To be honest, I had a hard time getting through this book, possibly for two reasons. First, I was listening to this as an audio download, and I found it hard to follow. The other reason is that I had very different expectations of this book. It seemed to me that these essays really documented Robert Greenleaf's spiritual journey in his later years rather than expanding on his thesis about servant leadership.
Book Review: "The Power of Servant Leadership" Jan. 3 2014
By Albert Soto - Published on Amazon.com
Format: Paperback Verified Purchase
Introductory Summary:

The editor of this book is Larry C. Spears who at the time of this writing is the CEO of the Greenleaf Center for Servant-Leadership since 1990. The foundation for this book is grounded in the person of Robert K. Greenleaf who is the father of Servant Leadership Theory. Back in 1970, he wrote a small essay called “The Servant As Leader”, which introduced the term “servant-leadership.” That and other writings have influenced an entire generation of management experts and institutional leaders. Bob Greenleaf (1904-1990) spent his first career in management research, development and education at AT&T. After retirement, he began a second career teaching and consulting at institutions ranging from Harvard Business School to the Ford Foundation to scores of churches and not-for-profit institutions. During the tumultuous 1960s, Greenleaf tried to understand why so many young people were in rebellion against America’s institutions, especially universities. He concluded that the fault lay with the institutions: they weren’t doing a good job of serving; therefore, they were doing a poor job of leading.

In 1970, Greenleaf wrote “The Servant as Leader”, a powerful little essay that continues to gain influence today. In it, Greenleaf described some of the characteristics and activities of servant-leaders, providing examples which show that individual efforts, inspired by vision and a servant ethic, can make a substantial difference in the quality of society. Greenleaf said true leaders are chosen by their followers. He discussed the skills necessary to be a servant-leader; the importance of awareness, foresight and listening; and the contrasts between coercive, manipulative, and persuasive power.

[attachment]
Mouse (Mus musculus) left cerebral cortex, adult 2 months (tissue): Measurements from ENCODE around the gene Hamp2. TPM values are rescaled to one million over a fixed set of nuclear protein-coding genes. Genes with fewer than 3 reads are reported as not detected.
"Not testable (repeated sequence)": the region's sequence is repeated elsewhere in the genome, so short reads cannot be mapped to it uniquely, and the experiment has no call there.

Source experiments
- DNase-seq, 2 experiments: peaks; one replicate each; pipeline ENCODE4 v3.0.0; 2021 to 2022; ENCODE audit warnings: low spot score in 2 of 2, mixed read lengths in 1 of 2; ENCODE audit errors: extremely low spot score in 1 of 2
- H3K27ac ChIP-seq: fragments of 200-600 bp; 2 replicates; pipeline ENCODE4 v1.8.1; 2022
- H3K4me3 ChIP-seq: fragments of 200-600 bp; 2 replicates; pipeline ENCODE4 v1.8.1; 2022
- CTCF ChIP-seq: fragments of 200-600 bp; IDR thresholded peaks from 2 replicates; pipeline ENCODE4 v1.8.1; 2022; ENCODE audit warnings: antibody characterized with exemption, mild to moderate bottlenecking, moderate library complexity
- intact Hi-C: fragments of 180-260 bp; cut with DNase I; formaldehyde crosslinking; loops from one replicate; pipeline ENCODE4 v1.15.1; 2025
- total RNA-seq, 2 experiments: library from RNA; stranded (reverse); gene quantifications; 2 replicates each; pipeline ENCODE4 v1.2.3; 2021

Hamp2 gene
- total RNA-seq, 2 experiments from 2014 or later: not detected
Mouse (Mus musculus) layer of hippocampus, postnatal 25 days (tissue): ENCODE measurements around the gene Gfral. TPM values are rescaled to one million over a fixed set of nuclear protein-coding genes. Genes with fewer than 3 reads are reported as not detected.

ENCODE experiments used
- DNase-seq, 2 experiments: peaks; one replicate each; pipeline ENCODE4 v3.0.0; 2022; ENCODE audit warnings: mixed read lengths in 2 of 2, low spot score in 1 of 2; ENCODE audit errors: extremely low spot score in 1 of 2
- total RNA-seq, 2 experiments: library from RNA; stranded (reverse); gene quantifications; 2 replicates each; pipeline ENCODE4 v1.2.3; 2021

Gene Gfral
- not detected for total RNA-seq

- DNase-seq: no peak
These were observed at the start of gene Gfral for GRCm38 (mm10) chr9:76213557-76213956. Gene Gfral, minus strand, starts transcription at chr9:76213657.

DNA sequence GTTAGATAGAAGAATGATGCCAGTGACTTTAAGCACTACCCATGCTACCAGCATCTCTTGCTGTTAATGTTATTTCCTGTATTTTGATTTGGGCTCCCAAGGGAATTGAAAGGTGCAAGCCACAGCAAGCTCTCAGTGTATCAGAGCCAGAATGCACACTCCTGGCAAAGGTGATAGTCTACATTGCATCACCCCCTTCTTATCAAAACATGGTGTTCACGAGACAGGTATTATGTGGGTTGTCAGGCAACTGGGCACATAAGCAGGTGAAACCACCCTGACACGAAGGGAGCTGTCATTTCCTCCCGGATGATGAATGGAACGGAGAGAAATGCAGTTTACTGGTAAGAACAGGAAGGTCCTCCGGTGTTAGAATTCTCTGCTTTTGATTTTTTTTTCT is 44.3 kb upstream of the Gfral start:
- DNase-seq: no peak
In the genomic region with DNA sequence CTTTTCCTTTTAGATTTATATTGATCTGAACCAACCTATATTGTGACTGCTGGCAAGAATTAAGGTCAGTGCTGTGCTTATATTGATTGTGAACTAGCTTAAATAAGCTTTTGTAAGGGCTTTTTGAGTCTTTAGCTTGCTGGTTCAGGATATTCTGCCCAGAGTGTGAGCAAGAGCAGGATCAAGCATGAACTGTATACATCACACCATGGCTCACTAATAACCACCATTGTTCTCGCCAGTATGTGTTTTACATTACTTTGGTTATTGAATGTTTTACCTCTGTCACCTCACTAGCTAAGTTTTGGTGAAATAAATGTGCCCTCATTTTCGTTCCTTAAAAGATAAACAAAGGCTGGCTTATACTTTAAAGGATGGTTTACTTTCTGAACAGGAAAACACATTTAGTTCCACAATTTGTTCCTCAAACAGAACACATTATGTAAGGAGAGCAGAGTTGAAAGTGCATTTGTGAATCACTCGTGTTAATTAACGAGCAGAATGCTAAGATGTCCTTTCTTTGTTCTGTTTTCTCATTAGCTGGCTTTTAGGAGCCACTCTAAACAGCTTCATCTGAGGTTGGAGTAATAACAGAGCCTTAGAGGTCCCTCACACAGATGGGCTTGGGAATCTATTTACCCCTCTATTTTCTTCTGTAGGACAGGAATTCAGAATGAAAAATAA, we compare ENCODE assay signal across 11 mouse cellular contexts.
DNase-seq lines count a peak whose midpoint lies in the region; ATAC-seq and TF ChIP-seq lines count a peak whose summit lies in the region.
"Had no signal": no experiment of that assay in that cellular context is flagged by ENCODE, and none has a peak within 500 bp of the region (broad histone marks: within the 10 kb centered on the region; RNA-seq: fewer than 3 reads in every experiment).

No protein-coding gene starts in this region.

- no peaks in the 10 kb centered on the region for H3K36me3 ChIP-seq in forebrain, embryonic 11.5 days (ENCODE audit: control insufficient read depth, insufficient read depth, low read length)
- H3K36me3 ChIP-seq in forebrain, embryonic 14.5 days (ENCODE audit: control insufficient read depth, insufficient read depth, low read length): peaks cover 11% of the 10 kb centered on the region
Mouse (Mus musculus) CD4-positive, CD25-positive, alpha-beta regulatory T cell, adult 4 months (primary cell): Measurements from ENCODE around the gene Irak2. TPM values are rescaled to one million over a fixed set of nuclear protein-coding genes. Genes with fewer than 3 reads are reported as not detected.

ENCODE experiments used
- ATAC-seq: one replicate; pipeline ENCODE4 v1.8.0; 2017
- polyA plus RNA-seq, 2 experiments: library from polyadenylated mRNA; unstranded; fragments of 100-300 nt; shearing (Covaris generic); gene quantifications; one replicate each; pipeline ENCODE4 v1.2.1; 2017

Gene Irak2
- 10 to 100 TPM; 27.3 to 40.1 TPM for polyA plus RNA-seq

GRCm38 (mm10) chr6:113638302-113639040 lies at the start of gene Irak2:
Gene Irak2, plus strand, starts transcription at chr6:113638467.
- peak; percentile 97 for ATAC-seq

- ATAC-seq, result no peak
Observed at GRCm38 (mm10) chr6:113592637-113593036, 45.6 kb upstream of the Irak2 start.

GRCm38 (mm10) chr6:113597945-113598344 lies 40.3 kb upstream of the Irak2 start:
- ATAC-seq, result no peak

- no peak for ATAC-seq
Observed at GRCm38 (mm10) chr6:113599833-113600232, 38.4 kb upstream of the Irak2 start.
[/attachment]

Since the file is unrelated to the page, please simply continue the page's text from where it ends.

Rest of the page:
This book is a collection of eight essays by Robert Greenleaf, most of which were originally published as separate pamphlets by The Greenleaf Center.[1] The editor makes it clear that as an aid to the reader, the eight essays in this volume are as follows:

“Servant: Retrospect and Prospect”
Greenleaf presents the need in this reflection of how fresh vision is needed that

liberates people with in a variety of institutions and organizations from rigid mind-sets.

“Education and Maturity”
Personal identity and personal significance is developed over the journey of a life time as one grows in understanding of maturity.

“The Leadership Crisis”
The source of the crisis in Greenfield’s reflection is the definition and limitation of three types of power. Vision is the necessary sail that gives guidance to the effective use of power in the life of an institution or organization.

“Have you a Dream Deferred”
This reflection focuses on the understanding of leadership to place the responsibility for personal growth of people within an institution and organization back onto the people they lead.

“The Servant as Religious Leader”
From the perspective of the organization it is not simply tasks that must get done but in the midst of tasks recognizing the phenomenon of “spirit” we must get people done by leaders holding their own against the forces of destruction and indifference.

“Seminary as Servant”
Greenleaf presents how seminaries can have the courage to present a vision by which they focus on serving society.

“My Debt to E.B. White”
The essay presents how E.B. White’s writings impacted Greenleaf’s thinking over fifty-five years. Two of White’s gifts: “seeing things whole” and “the gift of language to express what he saw – were foundational to his power as a writer.

“Old Age: The Ultimate Test of the Spirit”